In the late ’80s, George Hezel and Tom Disare were working in what was then the law school’s Affordable Housing Clinic. Based on my friendship with both of them, I got interested in affordable housing. They were using a very complex funding mechanism called low-income housing tax credits. I renewed my interest in taxation and developed some expertise in that area and worked with them in the clinic. While working with them on various affordable housing projects, I learned transactional lawyering from Tom and about developing affordable housing from George. Then in the ’90s Tom Disare, Jack Schlegel and Phil Perry from the management school developed a course in finance transactions, which I sat in on and later taught a section or two. That stimulated my interest in corporate finance.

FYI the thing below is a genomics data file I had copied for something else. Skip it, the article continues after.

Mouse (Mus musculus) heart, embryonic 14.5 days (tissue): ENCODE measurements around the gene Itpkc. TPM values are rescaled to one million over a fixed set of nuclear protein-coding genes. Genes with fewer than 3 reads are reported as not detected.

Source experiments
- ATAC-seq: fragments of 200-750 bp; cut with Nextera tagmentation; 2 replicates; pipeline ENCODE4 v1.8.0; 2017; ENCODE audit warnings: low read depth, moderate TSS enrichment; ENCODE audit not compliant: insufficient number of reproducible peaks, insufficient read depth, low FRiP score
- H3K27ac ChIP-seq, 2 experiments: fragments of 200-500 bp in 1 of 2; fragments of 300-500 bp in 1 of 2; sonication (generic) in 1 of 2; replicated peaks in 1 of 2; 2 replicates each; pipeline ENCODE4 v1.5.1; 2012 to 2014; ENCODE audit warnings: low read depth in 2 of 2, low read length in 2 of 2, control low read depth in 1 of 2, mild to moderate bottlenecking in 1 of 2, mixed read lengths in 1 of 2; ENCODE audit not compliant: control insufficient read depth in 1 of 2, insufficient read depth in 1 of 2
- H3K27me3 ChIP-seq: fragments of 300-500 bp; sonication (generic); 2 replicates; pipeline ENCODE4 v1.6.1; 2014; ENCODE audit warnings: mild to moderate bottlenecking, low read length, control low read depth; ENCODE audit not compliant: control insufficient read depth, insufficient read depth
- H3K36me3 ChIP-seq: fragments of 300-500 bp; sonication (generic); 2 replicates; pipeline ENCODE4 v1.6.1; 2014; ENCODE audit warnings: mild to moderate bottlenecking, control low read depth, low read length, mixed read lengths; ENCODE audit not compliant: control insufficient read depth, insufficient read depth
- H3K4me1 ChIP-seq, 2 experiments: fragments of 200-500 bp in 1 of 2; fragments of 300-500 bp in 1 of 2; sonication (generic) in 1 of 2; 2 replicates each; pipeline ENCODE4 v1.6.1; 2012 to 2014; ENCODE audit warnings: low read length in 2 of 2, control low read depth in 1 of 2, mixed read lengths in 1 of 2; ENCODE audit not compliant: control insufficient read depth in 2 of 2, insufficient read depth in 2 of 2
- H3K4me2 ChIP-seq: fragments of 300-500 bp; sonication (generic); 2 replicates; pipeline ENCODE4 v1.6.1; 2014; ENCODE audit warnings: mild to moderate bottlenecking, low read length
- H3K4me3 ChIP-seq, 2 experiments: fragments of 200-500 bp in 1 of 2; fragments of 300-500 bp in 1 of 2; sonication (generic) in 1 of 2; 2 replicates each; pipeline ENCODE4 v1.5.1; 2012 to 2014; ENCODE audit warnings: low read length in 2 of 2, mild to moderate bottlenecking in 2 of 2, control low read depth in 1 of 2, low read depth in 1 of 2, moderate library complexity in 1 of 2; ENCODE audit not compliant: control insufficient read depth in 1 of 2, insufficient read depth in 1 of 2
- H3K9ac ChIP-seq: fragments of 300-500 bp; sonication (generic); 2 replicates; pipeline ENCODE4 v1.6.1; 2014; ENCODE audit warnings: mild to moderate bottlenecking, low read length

You were the first director of one of the law school’s signature programs, the New York City Program in Finance and Law. What was the impetus for the program, and how have you seen it evolve over the years?

It was the brainchild of Dean Nils Olsen and John Thomas, who was the dean of the management school. I was the first person to go to New York City and direct the program, in collaboration with Amy Westbrook. In the early years, we worked together on the program. It had to be interdisciplinary, because we combined law students and management students. The challenge was to speak to both audiences, which required teaching a little bit of law to the finance students and a little bit of finance to the law students so that they could work together. As it turns out, in the world of finance, lawyers and financial professionals are always working together, whether they’re developing documentation or responding to a systemic financial crisis or the challenges that a particular institution might face.